A Personal Reflection

A blog post by Executive Director Marvin Pinkert. To read more posts by Marvin, click here.

Tomorrow night is the member’s preview for Passages through the Fire:  Jews and the Civil War.  It is one of those times when exhaustion meets elation.  I wanted to take a moment to make an observation on how this exhibit has changed my perspective on this period of history and to thank a few of the people who made it possible.

Looking through my old e-mails I recently realized that I had been working nearly continuously on Civil War themed exhibits (first at the National Archives and now at JMM) for about five years.  I have to point out that this is longer than the war itself!

This has been an unexpected journey.  I don’t consider myself a Civil War aficianado.  I was never a reenactor.   Growing up in Chicago ,I wasn’t exactly surrounded by Civil War sites.  My first historical passions were cowboys and tales of the wild west (when the occasion is right, I might share a copy of the photo of me in my pajamas and my Davy Crockett “coonskin” cap).

Now I’m not saying I had no connection with Civil War history. I did own a copy of the 1961 How and Why Book of the Civil War.  Though I think that the book was a lot stronger on the “how” than on the “why”…not atypical of its time.  In that same year the National Archives produced a centennial exhibit that never mentioned the word “slavery.”

How and Why, 1961.
How and Why, 1961.

As a kid I also enjoyed climbing up to the dome of the Chicago Public Library to visit Grand Army of the Republic Hall – my favorite artifact was the century-old hard tack.

But I had no real passion for the topic.  When I finally did get to tour the battlefields, it seemed that every visitor center’s exhibit boiled down to two uniforms, three rifles and interminable details about troop movements.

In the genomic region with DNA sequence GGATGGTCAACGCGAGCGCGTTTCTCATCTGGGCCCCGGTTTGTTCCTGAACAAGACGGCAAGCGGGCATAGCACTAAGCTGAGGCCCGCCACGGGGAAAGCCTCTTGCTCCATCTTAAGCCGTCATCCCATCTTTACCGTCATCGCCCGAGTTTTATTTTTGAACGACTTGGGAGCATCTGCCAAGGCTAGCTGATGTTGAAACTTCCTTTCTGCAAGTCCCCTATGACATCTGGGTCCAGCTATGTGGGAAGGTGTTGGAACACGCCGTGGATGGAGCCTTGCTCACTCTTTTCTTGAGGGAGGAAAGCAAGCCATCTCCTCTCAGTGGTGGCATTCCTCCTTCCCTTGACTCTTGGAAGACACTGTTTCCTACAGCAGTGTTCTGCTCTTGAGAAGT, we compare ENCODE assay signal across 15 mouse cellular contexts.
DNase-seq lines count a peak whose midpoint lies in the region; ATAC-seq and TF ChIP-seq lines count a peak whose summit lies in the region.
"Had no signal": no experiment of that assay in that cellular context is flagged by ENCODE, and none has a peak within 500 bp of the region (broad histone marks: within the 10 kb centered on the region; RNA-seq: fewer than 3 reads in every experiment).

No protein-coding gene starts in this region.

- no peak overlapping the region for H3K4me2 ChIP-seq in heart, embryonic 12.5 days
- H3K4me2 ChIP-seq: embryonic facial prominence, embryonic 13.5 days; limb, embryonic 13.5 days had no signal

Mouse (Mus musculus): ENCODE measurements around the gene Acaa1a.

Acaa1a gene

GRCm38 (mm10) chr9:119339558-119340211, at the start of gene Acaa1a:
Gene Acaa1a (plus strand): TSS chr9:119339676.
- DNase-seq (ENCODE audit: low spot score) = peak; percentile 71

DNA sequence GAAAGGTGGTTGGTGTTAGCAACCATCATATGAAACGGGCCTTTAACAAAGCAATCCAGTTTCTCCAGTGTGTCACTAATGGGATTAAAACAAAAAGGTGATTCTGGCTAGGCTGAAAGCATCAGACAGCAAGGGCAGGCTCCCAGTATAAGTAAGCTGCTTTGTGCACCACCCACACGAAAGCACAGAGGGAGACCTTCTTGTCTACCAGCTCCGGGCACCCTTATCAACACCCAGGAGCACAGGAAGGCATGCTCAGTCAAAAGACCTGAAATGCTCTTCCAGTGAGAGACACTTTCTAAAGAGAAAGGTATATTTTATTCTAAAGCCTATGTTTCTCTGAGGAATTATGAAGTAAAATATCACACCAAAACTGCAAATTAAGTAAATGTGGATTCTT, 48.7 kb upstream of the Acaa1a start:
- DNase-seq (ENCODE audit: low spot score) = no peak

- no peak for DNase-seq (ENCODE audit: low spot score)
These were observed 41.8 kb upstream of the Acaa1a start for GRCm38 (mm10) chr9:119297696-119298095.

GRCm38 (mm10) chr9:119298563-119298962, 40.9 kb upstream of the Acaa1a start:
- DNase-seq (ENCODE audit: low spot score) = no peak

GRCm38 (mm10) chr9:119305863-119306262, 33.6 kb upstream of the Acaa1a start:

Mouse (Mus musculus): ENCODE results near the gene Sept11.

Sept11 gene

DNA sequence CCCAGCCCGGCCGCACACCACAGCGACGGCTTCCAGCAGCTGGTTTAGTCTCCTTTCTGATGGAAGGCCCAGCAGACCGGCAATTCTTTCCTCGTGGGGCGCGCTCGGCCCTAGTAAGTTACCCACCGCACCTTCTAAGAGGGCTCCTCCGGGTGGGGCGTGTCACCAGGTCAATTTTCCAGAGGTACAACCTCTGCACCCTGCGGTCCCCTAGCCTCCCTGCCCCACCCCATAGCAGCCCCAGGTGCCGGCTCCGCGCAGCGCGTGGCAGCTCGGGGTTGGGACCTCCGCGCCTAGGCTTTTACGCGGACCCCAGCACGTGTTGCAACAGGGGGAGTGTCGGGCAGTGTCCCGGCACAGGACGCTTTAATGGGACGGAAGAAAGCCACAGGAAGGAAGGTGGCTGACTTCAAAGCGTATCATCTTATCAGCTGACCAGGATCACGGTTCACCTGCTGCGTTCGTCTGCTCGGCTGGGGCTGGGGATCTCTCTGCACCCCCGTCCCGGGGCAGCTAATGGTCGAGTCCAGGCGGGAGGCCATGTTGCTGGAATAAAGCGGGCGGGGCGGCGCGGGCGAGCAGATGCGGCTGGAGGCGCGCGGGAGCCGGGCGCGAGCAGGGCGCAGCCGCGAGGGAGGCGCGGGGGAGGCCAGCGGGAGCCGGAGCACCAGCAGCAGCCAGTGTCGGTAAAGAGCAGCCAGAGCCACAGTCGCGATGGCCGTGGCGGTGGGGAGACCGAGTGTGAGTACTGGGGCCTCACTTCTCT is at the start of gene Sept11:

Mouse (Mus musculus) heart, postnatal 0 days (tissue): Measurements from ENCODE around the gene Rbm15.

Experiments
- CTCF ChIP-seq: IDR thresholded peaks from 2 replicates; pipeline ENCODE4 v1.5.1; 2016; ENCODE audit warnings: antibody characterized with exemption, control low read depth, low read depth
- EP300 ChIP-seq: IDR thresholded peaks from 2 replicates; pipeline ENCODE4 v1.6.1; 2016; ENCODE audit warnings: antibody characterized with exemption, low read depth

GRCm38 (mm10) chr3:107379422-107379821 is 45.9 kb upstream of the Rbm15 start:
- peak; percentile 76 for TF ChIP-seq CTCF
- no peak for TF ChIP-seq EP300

I certainly felt no personal connection.  When people would speak of ancestors as Union or Confederate, my response was that mine were all “anti-Czar” at that time.  The Civil War, and all its horrors, were someone else’s struggle.

While working on my National Archives project, Discovering the Civil War, substantially raised my interest in the topic it really didn’t change my level of personal detachment.

The last six months have been different.  Looking at the war through a Jewish lens has really helped clarify the connection that all of us have to these events – even the folks who arrived 40 or 50 years later.  The “battles” of the Civil War weren’t just at Gettysburg, Antietam and Manassas but also on Baltimore Street.  This was a fight for hearts and minds as much as for territory.  Embedded into the conflicts of the early 1860s were struggles over acceptance and assimilation which profoundly shaped the American Jewish experience.  The Civil War is  part of my history because the social justice oriented, pluralistic Jewish community that I live in was built out of the events of those years.

As for my ancestors being far away in Poland and Lithuania… consider the following thought:  I recently looked up the front page of the New-York Daily Tribune for October 12, 1863 – 150 years to the day before our exhibit opening.  As it happens the headline article for that day was about the arrival of the Russian warship Alexander Nevsky at the port of Baltimore.  The article contained a resolution from the mayor and city council conveying “the high respect of the authorities and citizens of Baltimore for the sovereign and people of Russia” and thanking the Russians for abstaining from any effort to give aid to the “Rebels of the South”.  Over on the left column of the same day’s paper is a much smaller notice reading “the chief rabbi of Warsaw had been arrested”, followed by the curious comment “Continental news is unimportant”.  With a little more research I learned that Dov Ber Meisels, the Chief Rabbi of Warsaw had become involved in a Polish uprising in 1863.   Russian authorities imprisoned the rabbi as part of their effort to put down the rebellion.  Britain and several other Western nations were outraged by Russia’s suppression of the Poles and threatened to “de-recognize” Russia’s acquisition of the territory.  America, by contrast, was silent – after all, Russia’s neutrality in our Civil War was an important diplomatic objective.  Perhaps my ancestral shtetl was not as far from Gettysburg as I originally thought.

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